But the terror isn't evident in this poem. The speaker begins optimistically: her sewing materials shouldn't be put away because she'll be using them again come spring – and with better results. In the second stanza she explains that her vision was 'crooked' but when her mind is 'plain', that is, clearer, she will be able to sew seams a Queen would be proud of. She goes on: her Hems will be so neatly done that they can't be seen, can't be traced back to their tiny and nearly invisible knots. The 'Tucks' she mentions are pintucks, which are narrow little folds sewn into place. Those stitches will be smaller than dots – 'Like a dotted Dot'.
|Example of pintucks:|
from Historical Sewing
The speaker specifies that her sewing needle should be left in the seam where she put it down. Although her stitches had become 'zigzag', she claims she can make them straight again.
The last stanza suggests a real passion for sewing in that the speaker wants a piece she was working on, one with a missed seam, placed near her while she sleeps so she can at least dream that she is sewing. This does not sound like Jane Humphrey's pen pal!
So let's read the poem a different way! But let's keep the vision crisis, the dim light, the restricted reading and writing.
It is hard to miss the 'Sow' in the first stanza that early editors 'corrected' to 'Sew'. But 'Sow' is important. The first stanza ends with 'so' as if to reinforce the word. Additionally, Dickinson makes reference to the agricultural 'Sow' in the fourth stanza where she specifies her needle should be left in the 'furrow' where she had put it down as if it were a hoe in between rows of radishes. Perhaps she wants her pencil left in the pages where she left off so she can work on any 'zigzag' lines when she once again has the vision and strength.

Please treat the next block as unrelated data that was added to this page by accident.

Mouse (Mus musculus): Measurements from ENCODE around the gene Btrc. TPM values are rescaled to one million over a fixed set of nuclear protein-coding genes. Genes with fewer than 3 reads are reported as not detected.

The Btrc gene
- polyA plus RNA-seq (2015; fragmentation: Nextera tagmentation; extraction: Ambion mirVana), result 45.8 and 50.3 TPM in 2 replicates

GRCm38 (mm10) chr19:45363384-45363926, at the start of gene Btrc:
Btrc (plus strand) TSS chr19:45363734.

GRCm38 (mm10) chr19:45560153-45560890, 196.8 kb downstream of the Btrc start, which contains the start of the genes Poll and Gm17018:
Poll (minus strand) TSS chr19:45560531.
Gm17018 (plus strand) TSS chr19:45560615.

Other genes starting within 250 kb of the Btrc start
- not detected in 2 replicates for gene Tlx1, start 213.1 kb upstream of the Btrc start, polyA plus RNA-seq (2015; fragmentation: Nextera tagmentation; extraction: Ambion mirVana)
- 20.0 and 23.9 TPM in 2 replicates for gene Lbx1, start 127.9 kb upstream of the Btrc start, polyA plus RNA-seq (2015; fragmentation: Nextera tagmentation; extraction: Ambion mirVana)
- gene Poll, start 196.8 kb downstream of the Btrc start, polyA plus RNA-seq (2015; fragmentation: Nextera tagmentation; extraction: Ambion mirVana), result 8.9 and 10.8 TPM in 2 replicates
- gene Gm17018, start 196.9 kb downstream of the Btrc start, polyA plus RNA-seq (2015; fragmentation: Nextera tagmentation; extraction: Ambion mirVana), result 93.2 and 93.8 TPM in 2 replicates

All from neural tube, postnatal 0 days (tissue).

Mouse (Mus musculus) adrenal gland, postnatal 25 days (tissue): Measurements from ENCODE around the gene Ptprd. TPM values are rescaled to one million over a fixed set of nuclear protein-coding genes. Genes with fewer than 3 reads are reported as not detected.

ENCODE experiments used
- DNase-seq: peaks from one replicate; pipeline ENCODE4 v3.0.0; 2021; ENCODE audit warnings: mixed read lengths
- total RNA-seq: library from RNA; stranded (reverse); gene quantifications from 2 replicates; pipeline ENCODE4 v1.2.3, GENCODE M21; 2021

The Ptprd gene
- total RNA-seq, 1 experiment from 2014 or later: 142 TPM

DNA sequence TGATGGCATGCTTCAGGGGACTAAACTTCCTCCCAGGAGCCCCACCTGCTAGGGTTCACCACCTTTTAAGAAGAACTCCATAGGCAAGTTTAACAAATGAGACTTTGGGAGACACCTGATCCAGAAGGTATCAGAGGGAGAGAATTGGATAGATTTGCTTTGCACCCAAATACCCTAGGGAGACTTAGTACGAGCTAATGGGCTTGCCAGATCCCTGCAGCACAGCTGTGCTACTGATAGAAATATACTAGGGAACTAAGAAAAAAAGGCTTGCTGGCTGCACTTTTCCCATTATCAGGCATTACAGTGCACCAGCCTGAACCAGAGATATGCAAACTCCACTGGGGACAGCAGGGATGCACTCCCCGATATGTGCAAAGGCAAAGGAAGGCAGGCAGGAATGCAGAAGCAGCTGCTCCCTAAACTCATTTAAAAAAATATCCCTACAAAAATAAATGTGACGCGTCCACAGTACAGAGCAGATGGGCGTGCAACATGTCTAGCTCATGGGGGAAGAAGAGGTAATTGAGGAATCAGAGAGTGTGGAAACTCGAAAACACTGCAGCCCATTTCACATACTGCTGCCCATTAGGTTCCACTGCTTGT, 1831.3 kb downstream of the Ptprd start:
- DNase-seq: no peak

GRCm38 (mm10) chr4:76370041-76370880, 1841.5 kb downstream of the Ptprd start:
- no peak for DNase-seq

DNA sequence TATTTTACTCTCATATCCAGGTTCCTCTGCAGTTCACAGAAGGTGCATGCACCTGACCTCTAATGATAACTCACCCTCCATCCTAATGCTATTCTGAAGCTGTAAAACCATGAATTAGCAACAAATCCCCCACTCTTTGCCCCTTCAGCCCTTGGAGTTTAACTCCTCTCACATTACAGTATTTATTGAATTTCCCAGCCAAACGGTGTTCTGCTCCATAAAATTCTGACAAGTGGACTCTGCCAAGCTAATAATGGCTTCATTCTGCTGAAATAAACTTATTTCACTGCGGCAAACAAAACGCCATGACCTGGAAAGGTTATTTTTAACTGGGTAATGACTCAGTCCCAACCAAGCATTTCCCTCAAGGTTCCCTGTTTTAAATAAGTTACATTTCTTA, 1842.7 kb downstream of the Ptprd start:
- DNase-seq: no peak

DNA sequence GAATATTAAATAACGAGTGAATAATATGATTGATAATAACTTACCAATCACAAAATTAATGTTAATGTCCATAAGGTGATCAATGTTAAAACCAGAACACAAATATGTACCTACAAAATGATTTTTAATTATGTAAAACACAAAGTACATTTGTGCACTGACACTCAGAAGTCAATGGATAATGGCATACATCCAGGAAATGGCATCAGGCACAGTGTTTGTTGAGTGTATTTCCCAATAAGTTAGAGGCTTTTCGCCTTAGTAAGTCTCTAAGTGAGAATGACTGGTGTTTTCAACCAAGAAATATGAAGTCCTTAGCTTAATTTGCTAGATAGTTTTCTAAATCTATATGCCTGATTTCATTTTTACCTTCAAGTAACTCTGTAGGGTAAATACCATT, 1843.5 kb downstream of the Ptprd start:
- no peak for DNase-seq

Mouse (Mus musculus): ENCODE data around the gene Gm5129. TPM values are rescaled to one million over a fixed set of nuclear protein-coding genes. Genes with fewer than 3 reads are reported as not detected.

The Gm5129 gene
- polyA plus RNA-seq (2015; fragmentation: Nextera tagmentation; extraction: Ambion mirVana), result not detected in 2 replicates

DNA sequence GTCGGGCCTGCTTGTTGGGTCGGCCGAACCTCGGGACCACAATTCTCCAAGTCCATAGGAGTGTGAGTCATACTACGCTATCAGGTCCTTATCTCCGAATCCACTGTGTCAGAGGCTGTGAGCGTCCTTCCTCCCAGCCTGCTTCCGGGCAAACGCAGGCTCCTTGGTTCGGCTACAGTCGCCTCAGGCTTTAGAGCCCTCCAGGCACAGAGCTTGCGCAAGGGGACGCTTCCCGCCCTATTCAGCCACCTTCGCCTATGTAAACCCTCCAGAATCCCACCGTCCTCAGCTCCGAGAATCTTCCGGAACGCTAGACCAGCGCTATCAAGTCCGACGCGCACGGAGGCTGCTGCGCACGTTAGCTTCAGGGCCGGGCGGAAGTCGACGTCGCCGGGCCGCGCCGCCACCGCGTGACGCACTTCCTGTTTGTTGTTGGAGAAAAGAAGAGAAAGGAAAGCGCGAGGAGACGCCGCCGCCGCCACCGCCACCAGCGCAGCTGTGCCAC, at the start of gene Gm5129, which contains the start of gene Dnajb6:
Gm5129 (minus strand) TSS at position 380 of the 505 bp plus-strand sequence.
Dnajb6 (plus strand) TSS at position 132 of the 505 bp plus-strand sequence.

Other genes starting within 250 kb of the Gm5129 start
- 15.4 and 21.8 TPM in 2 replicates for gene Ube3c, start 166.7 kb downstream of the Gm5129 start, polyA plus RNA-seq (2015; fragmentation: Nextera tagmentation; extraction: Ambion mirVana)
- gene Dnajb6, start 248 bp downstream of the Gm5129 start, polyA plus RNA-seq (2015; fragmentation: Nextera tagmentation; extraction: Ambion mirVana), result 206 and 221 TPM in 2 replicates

How else might sewing and sowing be alike? Poetry is the link. Poetry stitches words, thoughts, and images together. A good poet, like Dickinson!, sews with straight sight, writes with strength, dreams of lines and images, longs to write. More literally, Dickinson physically stitched groupings of her poetry into little booklets we call 'fascicles'. Agriculturally, poetry sows and plants seeds; and tends and prunes words until the poem is shapely and bears fruit.
The weaving together of sewing, sowing, and poetry seems almost effortless. The pain is there to be seen but it isn't powerfully felt. We wait for spring, we are confident, like the speaker, that she will pick up where she left off, that even while sleeping she is still dreaming. The poem itself is an answer to the question of return. We see ourselves that, yes, her hems are too fine for Lady's tracings.
The poem alternates trochaic tetrameter with trochaic trimeter – not the iambic meters Dickinson more typically uses. I'm also struck by all the important words that begin with 'S': Sow, stitches, so, seams, sightless, straight, strong, sleeping, surmise, stitch. In the last stanza there is an extra abundance of 's' sounds: sewing, seam, missed, closer, so, sleeping, still, surmise, stitch. I think it is the smoothness of the 's' sounds that help the poem glide over the difficult time Dickinson alludes to. There are only two harsh-sounding words in the poem: crooked and zigzag. Yet their harshness is in regards to the stitches rather than the hopes.